In the East, the Civil War was fought by armies commanded by gentleman generals who knew each other from West Point. In Bleeding Kansas it was fought by terrorists and guerrillas who drew no distinction between combatants and civilians.
ALTON, Ill. – In the Deep South, you’re immersed in the Civil War. Everywhere you turn, there’s a Confederate statue looking at you, a highway named for a Secessionist general. In the Midwest, you have to look for it a little, but it’s there.
At a visitor center in Kansas, I look over at the colorful plastic bird welcoming tourists to the home of the University of Kansas’ famed Jayhawks. “What is a Jayhawk anyway?” I ask at the desk.
The term dates back to the days of “Bleeding Kansas,” a volunteer explains. The 1854 Kansas-Nebraska Act gave territories the right to decide on their own whether to enter the Union as free or slave states. That set off a contest between Free-Staters – later known as “Jayhawkers” – and pro-slavery forces that became known as “Border Ruffians” and “Bushwhackers.” The issue of Kansas’ future was waged with politically-inspired immigration, election fraud and murder.
The New England Emigrant Aid Company founded Lawrence, in eastern Kansas, encouraging abolitionists to settle there. Citizens of Missouri, a slave state, crossed the border to vote for slavery in Kansas. Things went from tense to deadly. In 1856, a gang of Missourians raided Lawrence, burning the Free State Hotel, sacking homes and businesses, and destroying two newspaper offices. Newspapers took sides back then, and publishers who opposed slavery were targeted by those who supported it.
In retaliation, fiery abolitionist John Brown led his own band to nearby Pottawatomie, where he killed five pro-slavery sympathizers. Hacked them to pieces.
The fighting went on for years, and it got more intense after the Civil War began. In the East, the war was fought by armies commanded by gentleman generals who knew each other from West Point. In Bleeding Kansas it was fought by terrorists and guerrillas who drew no distinction between combatants and civilians. It was more personal. In 1863, William Quantrill led 400 Missourians back to Lawrence armed with a list of targets. By the time they left, 150 men and boys had been massacred.
You see a lot of Jayhawks in Kansas today, because it’s the mascot of University of Kansas sports teams. You’ve got to look for historical markers to see Bleeding Kansas.
You can find signs of America’s great divide on Missouri’s other border as well. In the shadow of St. Louis’ mighty Gateway Arch, I stumbled upon Dred Scott Way, running in front of the courthouse where the slave demanded – and nearly won – his freedom. Scott’s district court victory was reversed by the U.S. Supreme Court, which held that no one descended from slaves could ever be a citizen.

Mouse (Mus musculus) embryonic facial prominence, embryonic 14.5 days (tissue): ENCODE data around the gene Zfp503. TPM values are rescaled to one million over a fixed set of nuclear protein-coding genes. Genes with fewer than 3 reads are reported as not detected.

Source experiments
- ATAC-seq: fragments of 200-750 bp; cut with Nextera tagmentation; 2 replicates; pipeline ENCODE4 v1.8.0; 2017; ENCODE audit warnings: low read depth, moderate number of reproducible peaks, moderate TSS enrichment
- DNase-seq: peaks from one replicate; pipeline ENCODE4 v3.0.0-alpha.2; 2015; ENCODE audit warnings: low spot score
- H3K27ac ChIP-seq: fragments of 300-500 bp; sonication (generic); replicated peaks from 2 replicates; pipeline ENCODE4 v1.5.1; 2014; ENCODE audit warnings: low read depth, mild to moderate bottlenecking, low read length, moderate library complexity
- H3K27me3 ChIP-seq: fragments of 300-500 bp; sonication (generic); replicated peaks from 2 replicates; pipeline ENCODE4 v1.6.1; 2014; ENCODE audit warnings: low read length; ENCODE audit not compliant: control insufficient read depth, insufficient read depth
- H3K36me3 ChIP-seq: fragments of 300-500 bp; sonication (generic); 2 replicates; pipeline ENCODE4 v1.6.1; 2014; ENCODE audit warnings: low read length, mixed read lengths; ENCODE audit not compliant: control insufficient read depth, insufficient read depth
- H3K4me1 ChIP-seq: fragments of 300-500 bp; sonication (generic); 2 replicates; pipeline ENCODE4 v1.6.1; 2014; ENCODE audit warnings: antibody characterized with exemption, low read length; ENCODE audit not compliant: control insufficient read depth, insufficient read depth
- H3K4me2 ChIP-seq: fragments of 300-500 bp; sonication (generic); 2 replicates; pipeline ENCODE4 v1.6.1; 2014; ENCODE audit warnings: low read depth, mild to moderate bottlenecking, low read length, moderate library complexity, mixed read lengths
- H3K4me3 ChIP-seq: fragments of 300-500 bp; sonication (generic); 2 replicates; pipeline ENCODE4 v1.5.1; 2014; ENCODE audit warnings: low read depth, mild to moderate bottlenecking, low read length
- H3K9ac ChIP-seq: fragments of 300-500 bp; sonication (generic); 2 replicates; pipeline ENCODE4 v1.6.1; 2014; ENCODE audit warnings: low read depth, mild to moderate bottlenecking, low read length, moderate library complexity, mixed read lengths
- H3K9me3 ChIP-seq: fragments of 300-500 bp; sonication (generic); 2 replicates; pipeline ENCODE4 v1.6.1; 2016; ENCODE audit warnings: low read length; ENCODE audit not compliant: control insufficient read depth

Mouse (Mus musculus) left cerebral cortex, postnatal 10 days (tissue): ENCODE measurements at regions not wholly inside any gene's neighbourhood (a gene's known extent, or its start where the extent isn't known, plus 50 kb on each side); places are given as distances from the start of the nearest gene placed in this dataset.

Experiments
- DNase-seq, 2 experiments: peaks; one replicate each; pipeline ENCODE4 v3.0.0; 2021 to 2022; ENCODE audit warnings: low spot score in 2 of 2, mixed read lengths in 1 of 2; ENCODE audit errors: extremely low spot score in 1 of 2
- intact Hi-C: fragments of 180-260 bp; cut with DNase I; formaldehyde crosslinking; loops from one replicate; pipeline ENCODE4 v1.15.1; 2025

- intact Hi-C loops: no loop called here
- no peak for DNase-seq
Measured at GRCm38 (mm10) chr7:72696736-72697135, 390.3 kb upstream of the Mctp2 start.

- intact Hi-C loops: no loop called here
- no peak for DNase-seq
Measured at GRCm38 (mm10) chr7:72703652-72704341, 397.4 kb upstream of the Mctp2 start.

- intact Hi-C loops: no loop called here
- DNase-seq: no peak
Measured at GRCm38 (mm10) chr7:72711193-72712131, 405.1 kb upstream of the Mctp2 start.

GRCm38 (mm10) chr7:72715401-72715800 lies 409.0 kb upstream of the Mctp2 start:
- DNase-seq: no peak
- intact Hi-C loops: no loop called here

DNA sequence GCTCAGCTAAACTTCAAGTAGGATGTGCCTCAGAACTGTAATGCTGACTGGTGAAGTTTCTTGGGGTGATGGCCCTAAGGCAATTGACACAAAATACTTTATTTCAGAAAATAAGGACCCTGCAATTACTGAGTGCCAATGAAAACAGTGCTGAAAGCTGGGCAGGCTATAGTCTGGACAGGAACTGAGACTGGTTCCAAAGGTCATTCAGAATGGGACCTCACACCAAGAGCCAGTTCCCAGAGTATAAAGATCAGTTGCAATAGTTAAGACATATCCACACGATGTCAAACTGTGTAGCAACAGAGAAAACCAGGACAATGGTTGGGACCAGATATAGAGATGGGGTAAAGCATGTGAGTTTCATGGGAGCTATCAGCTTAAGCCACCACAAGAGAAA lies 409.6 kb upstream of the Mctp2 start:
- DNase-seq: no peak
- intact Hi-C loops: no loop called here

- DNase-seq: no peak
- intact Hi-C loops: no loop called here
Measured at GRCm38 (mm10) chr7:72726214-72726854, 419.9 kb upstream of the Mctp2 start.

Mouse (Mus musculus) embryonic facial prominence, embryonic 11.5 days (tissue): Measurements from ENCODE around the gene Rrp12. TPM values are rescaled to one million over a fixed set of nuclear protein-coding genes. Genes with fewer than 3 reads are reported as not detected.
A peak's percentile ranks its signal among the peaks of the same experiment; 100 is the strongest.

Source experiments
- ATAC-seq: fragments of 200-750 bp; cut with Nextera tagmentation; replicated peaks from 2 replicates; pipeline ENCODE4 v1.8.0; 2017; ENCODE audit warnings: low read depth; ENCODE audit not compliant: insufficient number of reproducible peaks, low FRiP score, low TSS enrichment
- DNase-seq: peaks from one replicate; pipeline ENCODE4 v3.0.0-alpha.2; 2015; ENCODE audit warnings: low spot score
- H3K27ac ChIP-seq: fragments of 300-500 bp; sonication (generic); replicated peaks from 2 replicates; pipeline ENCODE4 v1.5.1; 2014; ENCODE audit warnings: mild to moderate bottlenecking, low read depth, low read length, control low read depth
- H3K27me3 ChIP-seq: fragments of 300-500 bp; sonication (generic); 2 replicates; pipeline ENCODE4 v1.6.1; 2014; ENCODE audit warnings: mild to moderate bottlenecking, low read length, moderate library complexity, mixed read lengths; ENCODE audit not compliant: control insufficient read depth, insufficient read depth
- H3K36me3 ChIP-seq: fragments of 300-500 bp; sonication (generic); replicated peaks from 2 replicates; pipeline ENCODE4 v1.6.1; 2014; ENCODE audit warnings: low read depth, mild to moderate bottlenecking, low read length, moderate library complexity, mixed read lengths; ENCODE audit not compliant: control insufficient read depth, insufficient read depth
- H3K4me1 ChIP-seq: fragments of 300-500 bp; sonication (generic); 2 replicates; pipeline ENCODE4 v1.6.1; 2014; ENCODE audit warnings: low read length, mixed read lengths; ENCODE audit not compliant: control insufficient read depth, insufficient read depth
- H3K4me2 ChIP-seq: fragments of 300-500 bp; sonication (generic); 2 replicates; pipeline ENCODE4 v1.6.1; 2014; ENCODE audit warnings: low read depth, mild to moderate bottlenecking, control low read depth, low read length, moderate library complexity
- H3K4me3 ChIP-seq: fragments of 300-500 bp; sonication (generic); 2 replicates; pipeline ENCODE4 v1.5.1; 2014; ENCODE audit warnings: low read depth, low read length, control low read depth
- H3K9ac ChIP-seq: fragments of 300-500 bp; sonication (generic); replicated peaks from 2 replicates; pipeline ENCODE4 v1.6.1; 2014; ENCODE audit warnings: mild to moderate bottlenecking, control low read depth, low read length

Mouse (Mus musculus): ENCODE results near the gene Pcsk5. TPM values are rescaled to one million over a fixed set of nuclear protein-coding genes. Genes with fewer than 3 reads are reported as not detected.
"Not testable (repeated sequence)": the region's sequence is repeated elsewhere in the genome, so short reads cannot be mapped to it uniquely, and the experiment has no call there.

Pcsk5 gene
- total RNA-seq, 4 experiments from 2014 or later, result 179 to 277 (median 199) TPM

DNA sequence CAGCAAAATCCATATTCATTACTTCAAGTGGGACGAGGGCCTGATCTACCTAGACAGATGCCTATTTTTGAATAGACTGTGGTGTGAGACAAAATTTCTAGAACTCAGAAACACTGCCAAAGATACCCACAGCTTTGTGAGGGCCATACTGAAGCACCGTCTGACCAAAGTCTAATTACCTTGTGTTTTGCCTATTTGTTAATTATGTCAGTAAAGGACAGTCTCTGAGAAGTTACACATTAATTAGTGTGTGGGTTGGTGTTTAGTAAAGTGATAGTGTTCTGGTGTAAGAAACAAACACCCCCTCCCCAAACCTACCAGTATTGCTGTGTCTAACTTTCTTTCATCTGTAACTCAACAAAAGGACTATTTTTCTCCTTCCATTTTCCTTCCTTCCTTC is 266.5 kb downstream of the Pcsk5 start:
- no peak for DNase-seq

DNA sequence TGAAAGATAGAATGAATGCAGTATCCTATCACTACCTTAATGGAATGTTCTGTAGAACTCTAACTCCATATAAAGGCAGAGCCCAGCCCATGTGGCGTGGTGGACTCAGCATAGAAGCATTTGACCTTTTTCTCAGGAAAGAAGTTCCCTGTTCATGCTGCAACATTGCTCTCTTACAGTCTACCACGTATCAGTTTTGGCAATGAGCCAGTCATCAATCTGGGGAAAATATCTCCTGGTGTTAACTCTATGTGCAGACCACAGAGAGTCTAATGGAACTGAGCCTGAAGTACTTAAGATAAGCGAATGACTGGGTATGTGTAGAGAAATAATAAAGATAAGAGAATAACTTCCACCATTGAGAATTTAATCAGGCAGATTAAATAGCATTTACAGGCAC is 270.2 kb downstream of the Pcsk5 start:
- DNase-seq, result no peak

Here in Alton, a few miles up the Mississippi from St. Louis, there’s not much left of the prison that used to hold Confederate prisoners. Another place, dubbed “Smallpox Island,” where hundreds of quarantined prisoners died, has been reclaimed by the Mississippi. Alton’s stations of the Underground Railroad are almost as anonymous today as when they sheltered countless escaped slaves running to freedom.
But this is the land of Lincoln, where his many visits are carefully chronicled. Alton has a downtown park on the site where Abraham Lincoln and Stephen Douglas held the the last of their famous debates.
The tallest monument in Alton – indeed, in the entire state – honors a far less familiar figure.
Elijah Parish Lovejoy was a Presbyterian minister and a newspaper editor whose editorials opposing slavery weren’t welcome in pro-slavery St. Louis. An angry mob raided Lovejoy’s office and threw his printing press into the Mississippi. The same thing happened to his second press, and his third.
Lovejoy moved his operations to Alton, where he thought he’d be safer. He wasn’t: Alton was home to slave catchers and Southern sympathizers as well as abolitionists, some of whom argued that freedom of the press did not protect criticism of slavery. They threw his fourth press into the river; he pulled it out and they threw it in again. Lovejoy was defending his fifth press against another angry mob when he was shot and killed. The mob broke his printing press into pieces and threw them into the Mississippi.
Lovejoy was later called a martyr to the First Amendment and the first casualty of the Civil War, but he was dead 60 years before the townspeople – “Alton that slew him and Alton that defended him” — erected a memorial in his name.
All of this happened a long time ago, of course. But when mobs take their differences to the street, when leaders declare the press to be “the enemy of the people,” we ought to remember where political polarization can lead. The historical markers we casually ignore, the ones that tell old stories in granite and bronze, aren’t just relics. They can be warnings as well.
— Rick Holmes can be reached at email@example.com. You can follow his journey at www.rickholmes.net. Like him on Facebook at Holmes & Co, on follow him on Twitter @HolmesAndCo.